Special schools are having to take “begging bowls” to councils who are refusing to handover hundreds of thousands of funding allocated to cover taxation hikes.
The autumn spending review confirmed £1.6 billion for schools to cover increased employment costs behind the Health and Social Care Levy “and wider cost pressures”. The levy aims to raise £12 billion each year to help tackle Covid backlogs.
Mainstream schools will receive the £1.2 billion Schools Supplementary Grant (SSG) directly.
But the £325 million funding increase allocated for special and alternative provision schools goes to councils as part of their high needs budget – with these schools told to “discuss” potential increases with their local authority.
Schools Week understands special schools in at least 15 councils have been told the SSG funding would not be passed on.
Susan Douglas, chief executive of The Eden Academy Trust, estimates its four schools in Hillingdon – which she says is refusing to pass on the cash – will lose around £400,000.
Meanwhile Dudley council said it would decide whether to pass on cash based on the size of individual school’s surpluses and their staff salaries.
As the government is using top-up funding to cover taxation increase, Douglas said “councils have a moral and legal obligation to pass that on in full”.
Hillingdon Council did not respond to requests for comment.
Leora Cruddas, chief executive of the Confederation of School Trusts (CST), warned special school’s ability to support children is “directly impacted” when LAs do not pass on the money.
CST has challenged the government over councils holding on to the cash as they “don’t think that’s acceptable because of the policy intention behind SSG”.
The Department for Education would only say it is for “each local authority to allocate that money locally, just as LAs allocate the rest of their high needs budget”.
Schools resort to legal action amid postcode lottery
Douglas said the trust is now considering legal action.
Warren Carratt, chief executive of Nexus Multi-Academy Trust, told Schools Week it had spent thousands of pounds on lawyers to secure the funding from Rotherham and Doncaster councils after they initially indicated they were “unwilling to do so”.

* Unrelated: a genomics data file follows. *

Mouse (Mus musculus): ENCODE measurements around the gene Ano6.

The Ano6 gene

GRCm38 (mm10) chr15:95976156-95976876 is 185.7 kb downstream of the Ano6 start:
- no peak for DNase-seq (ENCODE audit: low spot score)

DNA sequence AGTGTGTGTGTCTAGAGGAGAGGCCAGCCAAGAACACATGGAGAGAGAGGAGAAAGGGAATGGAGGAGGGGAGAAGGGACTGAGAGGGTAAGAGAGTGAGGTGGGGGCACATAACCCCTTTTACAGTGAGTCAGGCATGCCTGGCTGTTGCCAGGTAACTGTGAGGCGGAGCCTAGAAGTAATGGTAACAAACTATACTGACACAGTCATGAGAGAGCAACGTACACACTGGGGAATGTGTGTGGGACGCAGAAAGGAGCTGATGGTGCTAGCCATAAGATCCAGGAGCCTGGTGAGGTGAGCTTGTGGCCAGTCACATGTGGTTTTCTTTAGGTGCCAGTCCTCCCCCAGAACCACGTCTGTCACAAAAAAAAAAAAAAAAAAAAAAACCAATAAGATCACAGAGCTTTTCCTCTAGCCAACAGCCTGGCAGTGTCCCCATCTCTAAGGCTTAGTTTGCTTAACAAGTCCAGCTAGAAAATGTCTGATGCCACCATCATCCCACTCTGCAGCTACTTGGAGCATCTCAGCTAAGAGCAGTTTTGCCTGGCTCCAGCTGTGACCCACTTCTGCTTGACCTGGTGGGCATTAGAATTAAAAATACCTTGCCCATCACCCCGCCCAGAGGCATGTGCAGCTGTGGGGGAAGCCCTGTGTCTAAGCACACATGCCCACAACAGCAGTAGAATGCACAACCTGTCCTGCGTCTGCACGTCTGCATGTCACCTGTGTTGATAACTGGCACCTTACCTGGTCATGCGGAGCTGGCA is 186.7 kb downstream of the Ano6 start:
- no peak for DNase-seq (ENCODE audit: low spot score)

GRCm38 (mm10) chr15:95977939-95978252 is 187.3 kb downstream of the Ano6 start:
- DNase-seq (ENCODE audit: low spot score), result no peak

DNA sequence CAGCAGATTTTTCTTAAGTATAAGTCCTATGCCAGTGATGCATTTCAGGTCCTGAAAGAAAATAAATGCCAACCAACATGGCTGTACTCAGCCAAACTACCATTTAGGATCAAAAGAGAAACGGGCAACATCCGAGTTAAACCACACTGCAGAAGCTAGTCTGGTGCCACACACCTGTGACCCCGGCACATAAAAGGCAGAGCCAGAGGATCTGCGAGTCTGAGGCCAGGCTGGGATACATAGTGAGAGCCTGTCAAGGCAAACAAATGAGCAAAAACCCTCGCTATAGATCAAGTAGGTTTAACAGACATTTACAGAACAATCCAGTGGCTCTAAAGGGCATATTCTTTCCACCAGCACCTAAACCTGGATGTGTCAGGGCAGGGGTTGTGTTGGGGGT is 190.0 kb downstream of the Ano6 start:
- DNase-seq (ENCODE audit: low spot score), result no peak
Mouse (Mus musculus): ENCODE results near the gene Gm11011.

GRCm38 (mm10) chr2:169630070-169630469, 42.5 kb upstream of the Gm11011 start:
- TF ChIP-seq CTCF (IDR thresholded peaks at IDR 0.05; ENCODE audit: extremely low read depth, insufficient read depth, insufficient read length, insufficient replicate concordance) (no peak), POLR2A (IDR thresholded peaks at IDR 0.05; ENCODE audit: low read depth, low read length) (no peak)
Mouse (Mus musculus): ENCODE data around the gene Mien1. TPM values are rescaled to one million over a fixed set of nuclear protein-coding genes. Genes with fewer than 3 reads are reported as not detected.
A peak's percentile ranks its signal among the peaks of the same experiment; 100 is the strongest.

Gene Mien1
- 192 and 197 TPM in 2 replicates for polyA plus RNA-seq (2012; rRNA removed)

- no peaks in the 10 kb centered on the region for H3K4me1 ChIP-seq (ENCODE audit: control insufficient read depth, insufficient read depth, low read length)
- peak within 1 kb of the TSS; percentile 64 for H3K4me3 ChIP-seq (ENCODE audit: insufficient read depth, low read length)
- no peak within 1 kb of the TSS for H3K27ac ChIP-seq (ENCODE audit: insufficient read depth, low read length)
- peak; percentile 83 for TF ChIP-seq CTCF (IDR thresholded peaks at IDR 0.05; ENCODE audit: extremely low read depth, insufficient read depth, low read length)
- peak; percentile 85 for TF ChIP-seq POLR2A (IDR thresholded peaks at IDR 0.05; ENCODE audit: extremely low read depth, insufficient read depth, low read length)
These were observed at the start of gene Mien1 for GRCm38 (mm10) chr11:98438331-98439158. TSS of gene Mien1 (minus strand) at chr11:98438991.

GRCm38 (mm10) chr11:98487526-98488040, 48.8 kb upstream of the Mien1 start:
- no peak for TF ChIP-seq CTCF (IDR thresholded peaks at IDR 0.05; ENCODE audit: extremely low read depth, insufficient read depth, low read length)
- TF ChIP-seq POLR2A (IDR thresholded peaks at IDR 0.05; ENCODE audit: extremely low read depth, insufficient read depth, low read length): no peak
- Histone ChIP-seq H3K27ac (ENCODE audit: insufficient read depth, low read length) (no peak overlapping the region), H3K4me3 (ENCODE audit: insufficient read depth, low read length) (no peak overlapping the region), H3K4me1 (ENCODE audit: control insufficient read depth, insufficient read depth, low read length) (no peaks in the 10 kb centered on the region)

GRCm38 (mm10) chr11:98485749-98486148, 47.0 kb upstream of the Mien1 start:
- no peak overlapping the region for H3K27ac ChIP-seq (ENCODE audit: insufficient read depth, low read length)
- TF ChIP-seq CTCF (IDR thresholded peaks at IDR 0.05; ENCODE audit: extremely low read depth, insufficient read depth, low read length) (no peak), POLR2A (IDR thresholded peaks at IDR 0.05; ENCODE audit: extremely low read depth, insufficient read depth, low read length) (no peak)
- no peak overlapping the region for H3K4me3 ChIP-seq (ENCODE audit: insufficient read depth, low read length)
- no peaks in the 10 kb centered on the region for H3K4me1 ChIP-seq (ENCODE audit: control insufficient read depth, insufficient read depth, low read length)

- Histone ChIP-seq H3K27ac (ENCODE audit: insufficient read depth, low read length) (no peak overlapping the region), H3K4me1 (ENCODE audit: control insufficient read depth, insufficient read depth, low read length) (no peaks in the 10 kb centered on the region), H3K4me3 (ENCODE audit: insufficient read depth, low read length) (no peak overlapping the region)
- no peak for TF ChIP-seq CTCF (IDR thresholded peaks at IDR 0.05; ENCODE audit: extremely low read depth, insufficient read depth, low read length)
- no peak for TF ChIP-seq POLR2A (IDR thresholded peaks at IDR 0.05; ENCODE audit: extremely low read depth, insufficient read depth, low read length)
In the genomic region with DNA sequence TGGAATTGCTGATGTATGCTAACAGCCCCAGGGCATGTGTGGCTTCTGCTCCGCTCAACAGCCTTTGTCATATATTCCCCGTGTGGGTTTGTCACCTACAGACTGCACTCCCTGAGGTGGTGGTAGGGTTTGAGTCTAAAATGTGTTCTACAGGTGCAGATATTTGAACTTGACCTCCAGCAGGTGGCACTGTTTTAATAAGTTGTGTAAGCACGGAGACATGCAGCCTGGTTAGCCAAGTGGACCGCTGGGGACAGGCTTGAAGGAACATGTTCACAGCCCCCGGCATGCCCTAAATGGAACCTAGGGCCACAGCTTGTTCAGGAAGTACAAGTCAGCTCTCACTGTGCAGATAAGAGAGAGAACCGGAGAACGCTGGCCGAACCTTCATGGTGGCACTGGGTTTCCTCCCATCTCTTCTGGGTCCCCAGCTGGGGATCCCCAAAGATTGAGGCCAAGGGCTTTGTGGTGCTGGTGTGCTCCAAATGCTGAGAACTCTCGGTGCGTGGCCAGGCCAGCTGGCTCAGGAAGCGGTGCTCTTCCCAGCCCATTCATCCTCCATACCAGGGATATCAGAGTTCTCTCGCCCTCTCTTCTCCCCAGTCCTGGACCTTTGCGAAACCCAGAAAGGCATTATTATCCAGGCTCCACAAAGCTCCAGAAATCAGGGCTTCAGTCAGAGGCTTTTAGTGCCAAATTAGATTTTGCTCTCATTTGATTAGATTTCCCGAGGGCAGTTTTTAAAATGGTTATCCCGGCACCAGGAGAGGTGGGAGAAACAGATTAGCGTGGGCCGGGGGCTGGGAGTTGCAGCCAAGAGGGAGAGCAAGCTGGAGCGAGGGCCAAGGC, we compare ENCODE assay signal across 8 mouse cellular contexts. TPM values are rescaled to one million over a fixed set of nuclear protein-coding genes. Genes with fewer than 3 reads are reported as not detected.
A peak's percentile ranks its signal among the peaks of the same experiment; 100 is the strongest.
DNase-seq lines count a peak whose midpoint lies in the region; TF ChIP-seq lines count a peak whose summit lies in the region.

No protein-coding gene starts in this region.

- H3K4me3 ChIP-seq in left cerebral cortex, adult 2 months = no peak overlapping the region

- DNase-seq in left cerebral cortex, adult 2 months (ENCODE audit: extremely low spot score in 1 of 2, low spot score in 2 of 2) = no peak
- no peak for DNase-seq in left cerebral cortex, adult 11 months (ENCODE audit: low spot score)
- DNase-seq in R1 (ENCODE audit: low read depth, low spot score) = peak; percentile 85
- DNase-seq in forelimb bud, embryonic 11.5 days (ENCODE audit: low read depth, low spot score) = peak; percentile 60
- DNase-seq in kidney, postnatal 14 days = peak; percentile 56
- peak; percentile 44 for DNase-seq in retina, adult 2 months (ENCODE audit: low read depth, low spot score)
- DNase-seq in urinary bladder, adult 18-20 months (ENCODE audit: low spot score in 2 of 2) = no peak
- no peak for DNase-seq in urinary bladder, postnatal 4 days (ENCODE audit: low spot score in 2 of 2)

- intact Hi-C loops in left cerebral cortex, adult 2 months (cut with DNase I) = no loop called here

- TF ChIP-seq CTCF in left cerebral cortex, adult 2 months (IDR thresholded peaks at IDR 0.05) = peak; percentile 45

“You’ve got the most vulnerable kids who have been given no guarantees and their headteachers have to go with a begging bowl to the LAs,” he said.
Lawyers for Stone King say they have “worked successfully” to ensure such schools get their full SSG. They have drawn up an advice pack for schools to challenge the refusals.
As special schools have a high staff to pupil ratio they are “disproportionately” affected by increases in staffing costs, Douglas said.
Carratt said he would have been forced to make “workforce reductions” without the money. He added that different councils taking different approaches meant a “postcode lottery” for schools.
In contrast, Sheffield council agreed to pass on the money immediately, he said. The council said it had agreed to a 5 per cent funding increase per pupil for all its special schools.
There are also differences in the amount of SSG being passed on by councils – with some providing a partial sum.
The Health and Social Care Levy will come into effect from next month – but many special and AP schools are still unaware if they will receive any extra funding.
A survey of over 120 schools from the National Network of Special Schools (NNoSS) this month found two thirds were yet to receive communication from their LA on the funding for their setting.
Respondents voiced frustrations that they were “seen as an afterthought” and they “must fight for money”.
But cash-strapped councils are also facing their own funding struggles. It is estimated they have a combined £2.3 billion in high needs funding deficits.
Leeds, North Yorkshire and Dudley councils have said no formal decision has yet been made on how the extra cash will be spent.
But Dudley said cash would be distributed on a “case-by-case basis” which would take the size of a school’s reserves and its staff salary levels into account.
Dudley’s chief executive Kevin O’Keefe was paid £176,000 last year.
In a letter to the education committee, Eden and Nexus trusts asked it to pick up the issue and challenge education secretary Nadhim Zahawi to issue “clearer guidance” on how the SSG should be calculated.
They also want a direction that the funding is passed as a “lump sum payment”.
A Department for Education spokesperson said the mainstream grant would be rolled into the National Funding Formula next year, but provided no clarity for special and AP schools.